Dartiquenave, Charles (DNB00)

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DARTIQUENAVE, CHARLES (1664–1737), epicure and humorist, whose name was pronounced and commonly written as Darteneuf, has been frequently called a natural son of Charles II. His face indicated a foreign and probably a French origin, but it bore no resemblance to his reputed father, and the biographers who have accepted the tradition of his royal paternity have suggested that his mother was a Frenchwoman. A more likely supposition is that he was the élève of a refugee French family, whose name he assumed, or, as is the opinion of Noble, that he was connected with John James Dartiquenave, who was buried at Fulham 25 Sept. 1709. The pleasures of the table and of convivial society proved an irresistible attraction for him throughout his life, and he became in general estimation the bon-vivant of his day. Though his friends were not limited to one political party, he himself espoused the whig cause with great warmth, and received the reward of his constancy. Among the treasury papers in the Record Office (vol. iii. No. 10) is a copy of an indenture whereby Dartiquenave and another acquired ‘the office of keeper of Hampton Park, Bushey Park, and the Mansion House of Hampton Court during the lifetime of the Duchess of Cleveland,’ but this was obtained by purchase. Political merits gave him from 1706 to 1726 the post of paymaster of the royal works, and his salary in 1709 was at the rate of 6s. 6d. a day, but in 1717 he pleaded for an addition of 200l. per annum, and the lords of the treasury sanctioned the increase from Michaelmas 1717 (Calendars of Treasury Papers, 1708–19). He was gazetted surveyor-general of the king's gardens in June 1726, and in March 1731 it was understood that he should be promoted to be surveyor of his majesty's private roads. It has often been erroneously stated that Dartiquenave was actually appointed to the surveyorship of George II's private roads. But the latter office was conferred on 15 May 1731 on Richard Arundel, M.P. for Knaresborough, who held the post till his appointment as master of the mint in 1737, when Thomas Ripley [q. v.] became surveyor of roads. Dartiquenave lived as became his position, about the court, in the outquarters of St. James's Palace, but on his death (19 Oct. 1737) he was buried on 26 Oct. in the church of Albury in Hertfordshire, where a slab in the church was placed to his memory. His wife was Mary Scroggs, daughter of John Scroggs of Albury parish. She was born in 1684, buried at Albury 31 Aug. 1756, and became coheiress to the manor of Patmere in Albury. Her sister Judith, who married John Lance, sold her moiety to Dartiquenave, so that he ultimately acquired the entire estate. Dartiquenave's son was a captain in the guards, and his grandson sold the property in 1775. Swift and Dartiquenave were staunch friends, and by themselves or in the company of such jovial spirits as St. John and Parnell, they dined or drank punch. ‘My friend Dartineuf,’ says Swift in his ‘Journal to Stella,’ ‘is the greatest punner of this town next myself,’ and in another passage of the same .journal Swift dubs his friend ‘the man that knows everything and that every- body knows; that knows where a knot of rabble are going on a holiday and when they were there last.’ Pope in his imitations of Horace, ‘Satire I.,’ allows to each mortal his pleasure, and asserts that none deny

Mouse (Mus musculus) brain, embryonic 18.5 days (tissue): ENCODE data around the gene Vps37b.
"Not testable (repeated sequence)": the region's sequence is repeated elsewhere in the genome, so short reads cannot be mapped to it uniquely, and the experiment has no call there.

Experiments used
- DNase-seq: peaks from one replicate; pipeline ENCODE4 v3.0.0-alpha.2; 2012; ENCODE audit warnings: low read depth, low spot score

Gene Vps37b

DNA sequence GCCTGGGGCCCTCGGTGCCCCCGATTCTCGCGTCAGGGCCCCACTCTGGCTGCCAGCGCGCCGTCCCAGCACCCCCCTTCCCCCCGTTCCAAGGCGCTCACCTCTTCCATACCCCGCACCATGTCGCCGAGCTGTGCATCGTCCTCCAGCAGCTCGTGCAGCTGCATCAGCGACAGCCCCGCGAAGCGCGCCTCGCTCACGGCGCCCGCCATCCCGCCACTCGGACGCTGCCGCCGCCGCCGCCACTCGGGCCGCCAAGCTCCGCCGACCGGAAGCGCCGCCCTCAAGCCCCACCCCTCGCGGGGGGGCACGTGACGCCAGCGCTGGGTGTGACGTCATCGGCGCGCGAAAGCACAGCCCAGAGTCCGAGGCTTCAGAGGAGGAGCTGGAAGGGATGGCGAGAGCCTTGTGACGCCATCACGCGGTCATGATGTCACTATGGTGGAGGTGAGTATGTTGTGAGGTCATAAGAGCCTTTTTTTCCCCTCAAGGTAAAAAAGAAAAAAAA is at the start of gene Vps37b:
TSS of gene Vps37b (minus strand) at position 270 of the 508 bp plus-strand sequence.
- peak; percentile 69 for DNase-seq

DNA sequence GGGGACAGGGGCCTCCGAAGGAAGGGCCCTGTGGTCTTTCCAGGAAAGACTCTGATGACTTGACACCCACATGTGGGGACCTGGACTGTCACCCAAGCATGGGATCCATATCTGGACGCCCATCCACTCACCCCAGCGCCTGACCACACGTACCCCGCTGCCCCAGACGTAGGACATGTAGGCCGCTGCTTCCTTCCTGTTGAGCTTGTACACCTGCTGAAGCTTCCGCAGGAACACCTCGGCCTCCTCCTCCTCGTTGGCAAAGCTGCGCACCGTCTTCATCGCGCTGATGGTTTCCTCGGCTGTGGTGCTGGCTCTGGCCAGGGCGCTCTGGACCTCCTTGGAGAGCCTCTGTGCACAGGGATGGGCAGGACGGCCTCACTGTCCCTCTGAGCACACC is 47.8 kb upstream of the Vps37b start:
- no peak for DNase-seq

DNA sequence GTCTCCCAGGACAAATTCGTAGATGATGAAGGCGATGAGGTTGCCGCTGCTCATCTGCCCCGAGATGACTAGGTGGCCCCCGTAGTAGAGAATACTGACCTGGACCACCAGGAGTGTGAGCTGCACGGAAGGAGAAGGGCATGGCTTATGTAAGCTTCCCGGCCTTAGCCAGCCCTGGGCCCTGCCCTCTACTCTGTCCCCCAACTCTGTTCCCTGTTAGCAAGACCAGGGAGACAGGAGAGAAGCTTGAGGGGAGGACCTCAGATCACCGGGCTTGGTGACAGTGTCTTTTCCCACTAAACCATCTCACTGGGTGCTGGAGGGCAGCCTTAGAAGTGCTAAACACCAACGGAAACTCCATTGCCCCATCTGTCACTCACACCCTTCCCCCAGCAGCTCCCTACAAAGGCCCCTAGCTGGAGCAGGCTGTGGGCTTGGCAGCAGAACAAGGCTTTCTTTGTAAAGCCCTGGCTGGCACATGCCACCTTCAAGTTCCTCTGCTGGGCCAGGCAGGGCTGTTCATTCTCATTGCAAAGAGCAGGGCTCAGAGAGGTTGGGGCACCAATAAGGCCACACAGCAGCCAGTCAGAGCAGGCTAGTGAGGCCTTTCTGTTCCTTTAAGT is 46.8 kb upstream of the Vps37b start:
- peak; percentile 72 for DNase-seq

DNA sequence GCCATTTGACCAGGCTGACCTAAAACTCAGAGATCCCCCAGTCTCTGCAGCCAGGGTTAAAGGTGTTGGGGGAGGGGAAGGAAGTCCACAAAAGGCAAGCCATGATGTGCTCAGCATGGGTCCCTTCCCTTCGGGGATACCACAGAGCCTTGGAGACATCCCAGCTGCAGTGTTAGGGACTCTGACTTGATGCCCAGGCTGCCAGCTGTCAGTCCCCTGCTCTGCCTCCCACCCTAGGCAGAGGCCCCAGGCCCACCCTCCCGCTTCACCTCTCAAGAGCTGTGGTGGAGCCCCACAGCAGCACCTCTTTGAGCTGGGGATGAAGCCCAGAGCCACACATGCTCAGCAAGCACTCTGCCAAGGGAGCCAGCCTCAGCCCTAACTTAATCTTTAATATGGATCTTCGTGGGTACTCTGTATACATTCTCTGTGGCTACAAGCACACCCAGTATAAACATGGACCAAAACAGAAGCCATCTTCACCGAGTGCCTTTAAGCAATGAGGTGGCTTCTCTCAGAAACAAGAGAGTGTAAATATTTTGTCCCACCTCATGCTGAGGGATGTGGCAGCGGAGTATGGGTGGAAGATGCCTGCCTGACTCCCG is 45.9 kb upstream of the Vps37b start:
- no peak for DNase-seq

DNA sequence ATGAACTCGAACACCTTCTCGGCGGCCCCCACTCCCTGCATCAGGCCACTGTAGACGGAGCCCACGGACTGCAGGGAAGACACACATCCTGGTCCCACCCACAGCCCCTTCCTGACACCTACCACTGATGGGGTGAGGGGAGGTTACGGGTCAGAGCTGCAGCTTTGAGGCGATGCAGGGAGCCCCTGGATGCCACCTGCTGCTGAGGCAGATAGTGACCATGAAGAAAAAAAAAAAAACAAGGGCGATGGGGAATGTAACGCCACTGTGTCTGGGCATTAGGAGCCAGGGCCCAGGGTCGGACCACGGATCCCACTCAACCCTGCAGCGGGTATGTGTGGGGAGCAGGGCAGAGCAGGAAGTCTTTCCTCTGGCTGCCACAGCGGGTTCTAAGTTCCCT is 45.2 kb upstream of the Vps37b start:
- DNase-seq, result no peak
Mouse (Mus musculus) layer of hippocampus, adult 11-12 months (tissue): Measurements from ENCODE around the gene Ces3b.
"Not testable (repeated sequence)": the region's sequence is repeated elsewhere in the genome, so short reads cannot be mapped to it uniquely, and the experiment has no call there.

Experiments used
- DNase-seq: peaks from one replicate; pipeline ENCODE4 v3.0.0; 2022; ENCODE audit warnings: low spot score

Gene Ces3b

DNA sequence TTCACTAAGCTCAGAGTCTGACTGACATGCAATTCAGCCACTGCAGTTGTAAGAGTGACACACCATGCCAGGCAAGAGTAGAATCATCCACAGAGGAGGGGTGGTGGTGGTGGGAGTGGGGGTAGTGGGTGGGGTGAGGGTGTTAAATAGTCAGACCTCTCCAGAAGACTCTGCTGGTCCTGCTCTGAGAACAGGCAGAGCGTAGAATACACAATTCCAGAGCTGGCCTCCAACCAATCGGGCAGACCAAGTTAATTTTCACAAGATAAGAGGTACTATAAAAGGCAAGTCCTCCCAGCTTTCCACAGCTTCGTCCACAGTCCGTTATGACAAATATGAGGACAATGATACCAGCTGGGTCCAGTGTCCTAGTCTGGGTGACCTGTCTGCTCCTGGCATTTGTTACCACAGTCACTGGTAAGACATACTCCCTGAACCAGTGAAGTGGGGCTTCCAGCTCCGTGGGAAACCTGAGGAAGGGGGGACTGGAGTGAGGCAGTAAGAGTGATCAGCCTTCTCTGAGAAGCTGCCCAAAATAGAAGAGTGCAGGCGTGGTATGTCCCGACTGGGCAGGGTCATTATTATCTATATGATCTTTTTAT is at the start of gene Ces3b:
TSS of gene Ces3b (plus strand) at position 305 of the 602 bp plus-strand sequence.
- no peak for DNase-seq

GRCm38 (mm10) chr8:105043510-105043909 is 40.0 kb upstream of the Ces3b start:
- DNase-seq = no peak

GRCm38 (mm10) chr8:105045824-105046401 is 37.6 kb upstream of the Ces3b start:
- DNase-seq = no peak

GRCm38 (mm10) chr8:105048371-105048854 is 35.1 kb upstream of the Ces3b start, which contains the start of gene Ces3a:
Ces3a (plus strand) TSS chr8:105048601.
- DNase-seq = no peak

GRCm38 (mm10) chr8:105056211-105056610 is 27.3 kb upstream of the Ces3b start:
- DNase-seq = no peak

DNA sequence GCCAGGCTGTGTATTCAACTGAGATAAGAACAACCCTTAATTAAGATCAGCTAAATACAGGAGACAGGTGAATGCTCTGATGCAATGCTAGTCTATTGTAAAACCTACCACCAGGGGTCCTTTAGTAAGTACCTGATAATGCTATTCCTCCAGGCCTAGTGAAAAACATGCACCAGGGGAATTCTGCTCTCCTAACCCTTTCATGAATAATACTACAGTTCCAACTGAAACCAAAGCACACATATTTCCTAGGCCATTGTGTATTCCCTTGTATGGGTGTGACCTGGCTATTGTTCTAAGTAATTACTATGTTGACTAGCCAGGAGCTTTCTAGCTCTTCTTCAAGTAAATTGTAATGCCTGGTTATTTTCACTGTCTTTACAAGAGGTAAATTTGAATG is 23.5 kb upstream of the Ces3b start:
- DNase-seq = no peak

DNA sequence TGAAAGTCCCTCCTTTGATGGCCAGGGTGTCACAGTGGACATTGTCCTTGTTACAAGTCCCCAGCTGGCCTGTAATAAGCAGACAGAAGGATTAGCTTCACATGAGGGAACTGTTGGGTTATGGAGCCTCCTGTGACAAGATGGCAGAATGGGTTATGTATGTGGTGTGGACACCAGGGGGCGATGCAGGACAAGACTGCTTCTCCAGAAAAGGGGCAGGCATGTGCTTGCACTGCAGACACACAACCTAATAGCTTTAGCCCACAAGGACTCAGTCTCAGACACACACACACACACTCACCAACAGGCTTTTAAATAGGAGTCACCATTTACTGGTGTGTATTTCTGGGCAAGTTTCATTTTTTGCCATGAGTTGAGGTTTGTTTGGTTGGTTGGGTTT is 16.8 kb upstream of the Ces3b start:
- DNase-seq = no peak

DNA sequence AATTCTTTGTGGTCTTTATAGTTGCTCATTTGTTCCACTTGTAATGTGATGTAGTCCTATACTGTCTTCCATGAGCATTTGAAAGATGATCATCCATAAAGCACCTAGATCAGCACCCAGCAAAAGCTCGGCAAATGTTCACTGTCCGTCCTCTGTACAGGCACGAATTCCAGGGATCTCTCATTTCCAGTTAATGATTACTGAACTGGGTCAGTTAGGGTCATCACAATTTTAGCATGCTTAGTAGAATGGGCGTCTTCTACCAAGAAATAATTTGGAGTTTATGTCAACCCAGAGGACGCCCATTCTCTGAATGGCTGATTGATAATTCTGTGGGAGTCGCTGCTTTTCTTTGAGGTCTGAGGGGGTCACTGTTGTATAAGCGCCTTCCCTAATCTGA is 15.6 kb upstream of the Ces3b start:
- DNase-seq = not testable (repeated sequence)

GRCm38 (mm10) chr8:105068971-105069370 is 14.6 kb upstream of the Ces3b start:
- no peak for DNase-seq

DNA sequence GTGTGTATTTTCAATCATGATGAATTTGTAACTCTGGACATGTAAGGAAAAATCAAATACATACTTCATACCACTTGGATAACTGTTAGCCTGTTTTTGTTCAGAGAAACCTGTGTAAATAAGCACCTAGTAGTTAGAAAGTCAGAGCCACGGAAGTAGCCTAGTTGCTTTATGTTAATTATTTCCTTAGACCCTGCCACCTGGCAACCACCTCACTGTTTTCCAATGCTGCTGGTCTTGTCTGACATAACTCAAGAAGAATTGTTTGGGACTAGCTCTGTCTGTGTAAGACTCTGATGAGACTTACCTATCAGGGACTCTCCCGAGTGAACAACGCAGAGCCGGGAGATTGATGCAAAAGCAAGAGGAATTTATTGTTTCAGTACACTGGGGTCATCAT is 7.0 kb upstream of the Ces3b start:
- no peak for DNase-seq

Scarsdale his bottle, Darty his ham-pie,

and in ‘Satires’ (II. ii) he mentions ‘Darty’ as a culinary judge. Lord Lyttelton, in his ‘Dialogues of the Dead’ (dialogue xix.), made Apicius and Dartiquenave represent the epicures of ancient and modern history. Dr. Johnson recorded (in 1776) that when this book came out Dodsley the publisher remarked to him, ‘I knew Dartineuf well, for I was once his footman.’ Tradition has assigned to Dartiquenave some contributions to the ‘Tatler,’ e.g. a letter in No. 252, ‘On the Pleasure of Modern Drinking.’ A thin folio volume of twenty-three pages, containing his school exercises in Latin and Greek verse, was printed in 1681, with an address to Charles II and a dedication to Lord Halifax. Dartiquenave was at that time at school in Oxenden Street, Haymarket. As an authority in social life and a friend to the whigs, he was a member of the Kit-Cat club, and his portrait was painted by Kneller, and engraved between Nos. 40 and 41, by John Faber, junior, in the collections of the Kit-Cat portraits published in 1735. The engraving was reproduced in the volume of ‘Kit-Cat Club Portraits,’ 1821, and a medallion print from it was prefixed to Nichols's edition of the ‘Tatler,’ vol. vi. Kneller's portrait of Dartiquenave is usually considered one of the best in the set, as showing strong individuality of character.

[Gent. Mag. i. 127, 175, vii. 638; Tatler, Nichols's ed. vi. 291–4 (1786); Kit-Cat Club (1821), pp. 223–4; Noble's Granger, iii. 185–7; Boswell's Johnson (ed. 1835), vi. 77; Swift's Works (ed. 1883), ii. 29, 112, 133, 184–5, 204, iii. 16, 87, 138; Quarterly Rev. xxvi. 437 (1822); J. C. Smith's Mezzotint Portraits (1878), i. 383; Cussans's Hertfordshire, sub. ‘Albury,’ pp. 162–8; Clutterbuck's Hertfordshire, iii. 336.]

W. P. C.